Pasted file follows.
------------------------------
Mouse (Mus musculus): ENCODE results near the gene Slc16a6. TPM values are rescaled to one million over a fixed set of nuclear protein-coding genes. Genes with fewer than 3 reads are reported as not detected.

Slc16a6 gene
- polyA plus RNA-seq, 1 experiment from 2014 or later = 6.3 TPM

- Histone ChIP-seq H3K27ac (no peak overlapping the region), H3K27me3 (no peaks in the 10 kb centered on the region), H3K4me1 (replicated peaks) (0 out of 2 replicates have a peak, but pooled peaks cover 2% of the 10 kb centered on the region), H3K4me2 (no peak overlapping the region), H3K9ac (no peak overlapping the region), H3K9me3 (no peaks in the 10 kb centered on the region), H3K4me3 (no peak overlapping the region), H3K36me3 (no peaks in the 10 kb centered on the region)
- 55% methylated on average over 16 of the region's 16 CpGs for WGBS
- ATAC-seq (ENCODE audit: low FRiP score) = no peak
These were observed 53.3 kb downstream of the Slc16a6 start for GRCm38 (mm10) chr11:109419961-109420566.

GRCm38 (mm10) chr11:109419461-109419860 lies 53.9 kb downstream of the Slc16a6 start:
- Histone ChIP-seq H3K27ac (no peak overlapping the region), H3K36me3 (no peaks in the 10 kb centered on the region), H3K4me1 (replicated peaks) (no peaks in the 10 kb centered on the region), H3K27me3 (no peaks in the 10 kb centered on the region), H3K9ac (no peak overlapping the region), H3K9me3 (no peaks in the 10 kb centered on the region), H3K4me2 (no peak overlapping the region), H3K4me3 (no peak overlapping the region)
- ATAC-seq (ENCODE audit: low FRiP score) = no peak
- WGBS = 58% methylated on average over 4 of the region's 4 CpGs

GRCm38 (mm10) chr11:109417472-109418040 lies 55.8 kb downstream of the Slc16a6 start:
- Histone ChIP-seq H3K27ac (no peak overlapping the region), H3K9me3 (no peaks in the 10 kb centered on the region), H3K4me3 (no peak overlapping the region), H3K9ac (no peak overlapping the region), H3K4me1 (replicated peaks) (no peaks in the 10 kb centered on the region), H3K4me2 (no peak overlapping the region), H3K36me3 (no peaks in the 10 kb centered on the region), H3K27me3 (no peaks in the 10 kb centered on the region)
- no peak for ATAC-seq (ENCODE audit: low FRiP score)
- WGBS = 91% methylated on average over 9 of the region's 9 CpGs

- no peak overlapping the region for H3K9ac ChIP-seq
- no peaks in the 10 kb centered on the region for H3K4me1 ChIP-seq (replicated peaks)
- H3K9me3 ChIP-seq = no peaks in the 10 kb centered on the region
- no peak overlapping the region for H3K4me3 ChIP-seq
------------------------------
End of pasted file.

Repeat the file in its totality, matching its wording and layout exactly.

Mouse (Mus musculus): ENCODE results near the gene Slc16a6. TPM values are rescaled to one million over a fixed set of nuclear protein-coding genes. Genes with fewer than 3 reads are reported as not detected.

Slc16a6 gene
- polyA plus RNA-seq, 1 experiment from 2014 or later = 6.3 TPM

- Histone ChIP-seq H3K27ac (no peak overlapping the region), H3K27me3 (no peaks in the 10 kb centered on the region), H3K4me1 (replicated peaks) (0 out of 2 replicates have a peak, but pooled peaks cover 2% of the 10 kb centered on the region), H3K4me2 (no peak overlapping the region), H3K9ac (no peak overlapping the region), H3K9me3 (no peaks in the 10 kb centered on the region), H3K4me3 (no peak overlapping the region), H3K36me3 (no peaks in the 10 kb centered on the region)
- 55% methylated on average over 16 of the region's 16 CpGs for WGBS
- ATAC-seq (ENCODE audit: low FRiP score) = no peak
These were observed 53.3 kb downstream of the Slc16a6 start for GRCm38 (mm10) chr11:109419961-109420566.

GRCm38 (mm10) chr11:109419461-109419860 lies 53.9 kb downstream of the Slc16a6 start:
- Histone ChIP-seq H3K27ac (no peak overlapping the region), H3K36me3 (no peaks in the 10 kb centered on the region), H3K4me1 (replicated peaks) (no peaks in the 10 kb centered on the region), H3K27me3 (no peaks in the 10 kb centered on the region), H3K9ac (no peak overlapping the region), H3K9me3 (no peaks in the 10 kb centered on the region), H3K4me2 (no peak overlapping the region), H3K4me3 (no peak overlapping the region)
- ATAC-seq (ENCODE audit: low FRiP score) = no peak
- WGBS = 58% methylated on average over 4 of the region's 4 CpGs

GRCm38 (mm10) chr11:109417472-109418040 lies 55.8 kb downstream of the Slc16a6 start:
- Histone ChIP-seq H3K27ac (no peak overlapping the region), H3K9me3 (no peaks in the 10 kb centered on the region), H3K4me3 (no peak overlapping the region), H3K9ac (no peak overlapping the region), H3K4me1 (replicated peaks) (no peaks in the 10 kb centered on the region), H3K4me2 (no peak overlapping the region), H3K36me3 (no peaks in the 10 kb centered on the region), H3K27me3 (no peaks in the 10 kb centered on the region)
- no peak for ATAC-seq (ENCODE audit: low FRiP score)
- WGBS = 91% methylated on average over 9 of the region's 9 CpGs

- no peak overlapping the region for H3K9ac ChIP-seq
- no peaks in the 10 kb centered on the region for H3K4me1 ChIP-seq (replicated peaks)
- H3K9me3 ChIP-seq = no peaks in the 10 kb centered on the region
- no peak overlapping the region for H3K4me3 ChIP-seq